Government spends more than £250bn of taxpayers money every year, providing services, fixing problems or improving communities up and down the land. The risks of getting it wrong are high profile, destructive and far reaching. The benefits of getting it right include improved quality of life, innovation and value for money. In this two-part blog series I look at what happens when we apply the RSA’s model of change to help improve commissioning and drive innovation in public services – why do we often get it so wrong, and what are some commissioners doing to get it right?
In recent months we have been seeking to identify the core characteristics of new approaches to solving societal challenges using public money. This is much more than a side issue; it is an issue of fundamental importance. When services or contracts go wrong, as we have seen in recent times, they can go spectacularly wrong, ending lives, destroying families, ruining communities. Hope is lost and future expectations evaporate. Carillion, Grenfell, Baby P, Kids Company, Winterborne View – these and many more besides have entered the cultural lexicon as synonyms for failure. More recently we’ve seen media coverage around the failure of the East Coast mainline rail franchise, the part-privatisation of the probation service and the G4S-run Birmingham prison.
A slew of reports into many of these failures start to unpick some of the common threads, ultimately concluding that the way we currently commission and procure these services or providers is not fit for purpose. Crucially, as Liam Halligan reports, the Public Administration and Constitutional Affairs Committee (PACAC) has found that the public sector has become “too reliant on a small handful of big businesses”, which are effectively “too big to fail” as they run “vast swathes of public services with little effective competition”. At the point at which it went bust, Carillion alone held nearly 500 Government contracts, owed £1.2bn to sub-contractors and had a pension deficit of £800 million. It’s time to move beyond the axiom that ‘no-one ever got fired for employing IBM’.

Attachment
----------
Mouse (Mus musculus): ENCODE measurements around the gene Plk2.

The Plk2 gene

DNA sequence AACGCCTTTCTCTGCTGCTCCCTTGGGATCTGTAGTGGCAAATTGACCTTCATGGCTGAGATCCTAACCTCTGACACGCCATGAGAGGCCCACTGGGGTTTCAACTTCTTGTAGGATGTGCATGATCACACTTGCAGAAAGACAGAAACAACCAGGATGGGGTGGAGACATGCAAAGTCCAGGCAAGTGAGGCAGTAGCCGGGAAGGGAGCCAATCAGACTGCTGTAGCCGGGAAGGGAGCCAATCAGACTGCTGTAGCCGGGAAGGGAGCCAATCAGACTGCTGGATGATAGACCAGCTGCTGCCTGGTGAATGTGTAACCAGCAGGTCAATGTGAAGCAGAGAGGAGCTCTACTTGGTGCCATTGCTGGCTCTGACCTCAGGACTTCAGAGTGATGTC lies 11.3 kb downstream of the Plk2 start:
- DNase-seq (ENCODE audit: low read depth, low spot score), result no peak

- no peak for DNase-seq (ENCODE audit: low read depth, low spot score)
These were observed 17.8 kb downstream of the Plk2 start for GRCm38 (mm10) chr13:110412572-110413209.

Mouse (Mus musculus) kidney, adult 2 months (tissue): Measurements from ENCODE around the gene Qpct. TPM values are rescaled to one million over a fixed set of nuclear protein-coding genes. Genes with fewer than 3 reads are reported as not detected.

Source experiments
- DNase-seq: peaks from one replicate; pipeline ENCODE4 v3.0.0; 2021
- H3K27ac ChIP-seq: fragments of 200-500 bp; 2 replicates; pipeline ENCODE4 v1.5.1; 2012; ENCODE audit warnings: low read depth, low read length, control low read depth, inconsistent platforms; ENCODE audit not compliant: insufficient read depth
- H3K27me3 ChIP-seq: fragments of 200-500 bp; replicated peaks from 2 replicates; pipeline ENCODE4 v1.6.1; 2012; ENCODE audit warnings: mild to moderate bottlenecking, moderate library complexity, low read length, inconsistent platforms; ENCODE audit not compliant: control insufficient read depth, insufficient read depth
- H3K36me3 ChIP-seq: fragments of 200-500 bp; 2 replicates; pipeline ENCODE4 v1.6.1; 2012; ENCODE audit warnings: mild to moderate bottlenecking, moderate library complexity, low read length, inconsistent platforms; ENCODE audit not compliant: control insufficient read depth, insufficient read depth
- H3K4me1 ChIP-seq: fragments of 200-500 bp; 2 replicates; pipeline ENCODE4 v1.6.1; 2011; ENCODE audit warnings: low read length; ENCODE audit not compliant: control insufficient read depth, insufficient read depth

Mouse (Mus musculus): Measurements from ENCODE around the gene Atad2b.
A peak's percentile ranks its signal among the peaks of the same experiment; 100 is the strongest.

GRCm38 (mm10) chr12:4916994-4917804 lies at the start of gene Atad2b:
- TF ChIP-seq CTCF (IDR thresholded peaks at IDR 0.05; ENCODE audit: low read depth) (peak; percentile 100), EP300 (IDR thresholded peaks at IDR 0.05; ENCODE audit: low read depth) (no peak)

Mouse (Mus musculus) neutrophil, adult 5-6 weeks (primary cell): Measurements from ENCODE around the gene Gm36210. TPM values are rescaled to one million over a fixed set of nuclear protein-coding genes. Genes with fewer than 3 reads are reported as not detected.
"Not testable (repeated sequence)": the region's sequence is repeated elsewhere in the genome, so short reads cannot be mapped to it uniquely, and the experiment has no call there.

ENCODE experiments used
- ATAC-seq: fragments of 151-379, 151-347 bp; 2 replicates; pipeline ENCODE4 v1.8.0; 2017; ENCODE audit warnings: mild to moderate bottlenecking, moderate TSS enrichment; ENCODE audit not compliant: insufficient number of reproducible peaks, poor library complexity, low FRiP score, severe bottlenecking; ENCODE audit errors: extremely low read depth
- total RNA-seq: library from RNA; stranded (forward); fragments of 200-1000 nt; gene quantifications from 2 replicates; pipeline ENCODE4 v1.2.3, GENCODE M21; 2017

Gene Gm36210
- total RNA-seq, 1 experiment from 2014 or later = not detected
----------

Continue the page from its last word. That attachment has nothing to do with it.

Little wonder that Liam Halligan argues that the UK’s public-sector procurement chaos is a long-standing, cross-party problem: “this is about delivering decent public services, and securing some semblance of value for taxpayers – goals that are widely shared across the political spectrum”. Michael King, the Local Government Ombudsman, argued that the public sector “can outsource the service but it cannot outsource its responsibilities”. Ideas that help square that circle, and in so doing improve the mechanism through which that £250bn is spent, are at a premium. How might we, for example, engage citizens in the process, liberate the creativity of a broad range of potential providers, or change the legal framework around contracting? Identifying, testing and implementing practical steps such as these stand to have a major impact, reducing the risk of failure and increasing public value.
We’ve been looking at this challenge recently through the lens of our model of change – think like a system, act like an entrepreneur – which is the RSA’s account of how we might better understand the world and go about making change within it. It is also a response to our account of why policy, and social change, often fails. You won’t be surprised to hear that they clearly map onto the way the public sector buys things – from paper to services. Our analysis is that commissioning processes all too often: